I've started reading more into multirate systems recently and am somewhat confused. The concepts introduced seem to make sense, that is, how the decimation and interpolation can change certain characteristics of signals (e.g. aliasing and imaging in the frequency domain, etc).

However, I keep hearing the term 'computational efficiency' when subject of multirate systems is introduced. What confuses me is how exactly do we gain this efficiency? What are some applications where implementing multirate introduces efficiency? From a quick glance, the need to downsample and upsample requires more computations in the form of anti-aliasing and anti-imaging. Does the ability to operate at lower sampling rates always counteract this added cost?

Say for example I have a signal that was sampled at 44.1kHz. Let's also say that signal's spectral content is primarily based from 20-2000Hz and there is a disturbance noise at 3000Hz that we would like to remove. Now a single rate system would essentially just apply a digital filter that is capable of removing that 3000Hz disturbance. Let's assume we are using an FIR filter. This filter would have to operate at a 44.1kHz update rate which is pretty fast. In order to create a filter that have an appropriate cutoff frequency of say 2500Hz, the filter length would also have to be pretty long due to the fast update rate.

An alternative method would be to downsample the signal to get to rate where the frequency spectrum ranges from 0 - 3000 Hz (instead of 0 - 22.05kHz). This frequency ranges seems more appropriate for the operations we're trying to do on our signal. If we were to slow down to that rate, the FIR filter length would be smaller(could I get a confirmation on this statement?) and the filter would operate at slower rate. We would essentially downsample, modify the signal, and then upsample.

However, in order to not pollute our lower sample rate signal, it's necessary to introduce anti-aliasing and anti-imaging for the downsample and upsample operations respectively. I realize there are efficient methods for doing integrating the filters with the downsampler/upsampler (i.e. polyphase realization), but how do I know whether these added computations are worth the cost?

TLDR: How does a multirate system introduce computation efficiencies when it's necessary to add more computations when upsampling and downsampling?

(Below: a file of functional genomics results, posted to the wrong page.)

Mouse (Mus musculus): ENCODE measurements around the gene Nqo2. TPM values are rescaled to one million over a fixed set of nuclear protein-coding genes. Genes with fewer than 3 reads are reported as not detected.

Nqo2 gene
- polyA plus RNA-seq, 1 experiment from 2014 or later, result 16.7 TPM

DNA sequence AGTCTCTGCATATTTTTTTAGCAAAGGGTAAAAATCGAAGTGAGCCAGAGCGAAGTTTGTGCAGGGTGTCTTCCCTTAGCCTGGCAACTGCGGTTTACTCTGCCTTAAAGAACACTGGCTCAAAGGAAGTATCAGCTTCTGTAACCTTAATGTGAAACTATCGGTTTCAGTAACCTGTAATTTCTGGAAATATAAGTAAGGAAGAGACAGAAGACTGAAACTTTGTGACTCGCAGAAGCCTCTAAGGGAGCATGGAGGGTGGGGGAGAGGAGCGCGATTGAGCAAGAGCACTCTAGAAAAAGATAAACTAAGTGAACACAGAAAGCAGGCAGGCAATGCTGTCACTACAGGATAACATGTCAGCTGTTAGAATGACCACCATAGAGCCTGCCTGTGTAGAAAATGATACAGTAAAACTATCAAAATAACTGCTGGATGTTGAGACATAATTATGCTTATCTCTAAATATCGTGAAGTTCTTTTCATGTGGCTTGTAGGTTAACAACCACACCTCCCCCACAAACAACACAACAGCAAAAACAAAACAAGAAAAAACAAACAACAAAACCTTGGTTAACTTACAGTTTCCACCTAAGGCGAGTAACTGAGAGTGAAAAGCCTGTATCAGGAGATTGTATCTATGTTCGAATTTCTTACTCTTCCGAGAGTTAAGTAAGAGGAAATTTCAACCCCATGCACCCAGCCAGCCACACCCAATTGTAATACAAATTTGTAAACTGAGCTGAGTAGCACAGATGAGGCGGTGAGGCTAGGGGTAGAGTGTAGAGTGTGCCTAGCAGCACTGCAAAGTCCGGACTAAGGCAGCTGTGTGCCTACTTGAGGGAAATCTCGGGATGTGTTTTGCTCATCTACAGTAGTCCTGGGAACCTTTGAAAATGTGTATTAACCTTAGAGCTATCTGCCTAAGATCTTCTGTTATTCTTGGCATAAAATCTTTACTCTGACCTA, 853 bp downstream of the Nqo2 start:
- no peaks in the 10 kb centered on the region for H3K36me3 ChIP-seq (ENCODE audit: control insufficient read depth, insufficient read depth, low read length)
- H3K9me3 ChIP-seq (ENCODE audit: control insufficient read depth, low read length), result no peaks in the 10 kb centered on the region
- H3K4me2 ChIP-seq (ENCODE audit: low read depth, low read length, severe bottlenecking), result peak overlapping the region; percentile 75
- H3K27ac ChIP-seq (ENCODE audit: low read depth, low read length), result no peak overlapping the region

• $\begingroup$ I'm not an expert in this area, but my understanding is that basically you can merge several operations into one (say, downsampling and filtering). By choosing certain parameters carefullly, you can also simplify certain operations (for instance, a half-band filter). $\endgroup$
    – MBaz
    Commented Sep 17, 2016 at 23:12
  • $\begingroup$ could I get a confirmation on this statement? - yes confirmed. Due to the transition width widening, the reduced rate filter will easily meet the design specifications with less coefficients... $\endgroup$
    – Fat32
    Commented Sep 17, 2016 at 23:59
  • $\begingroup$ The simple answer: the savings in computations that you obtain by operating at a lower rate more than make up for the work that it takes to downsample the signal. There are efficient means of implementing downsampling that can help (e.g. polyphase filters). $\endgroup$
    – Jason R
    Commented Sep 18, 2016 at 1:51

1 Answer 1


I will try to explain from my understanding.

For interpolation, the whole process can be viewed as two parts: up-samping with padding zeros, and the low-pass filtering. The zero padding will increase the length and thus the computational costs. For the low-pass filtering, there are lots of zeros, thus these multiplications could be omitted.

For decimation, the first part is anti-aliasing low-pass filtering, and the 2nd is the down-sampling. Since only part of the low-pass filtering output is needed, it is apparent that the filtering for other points can be omitted.


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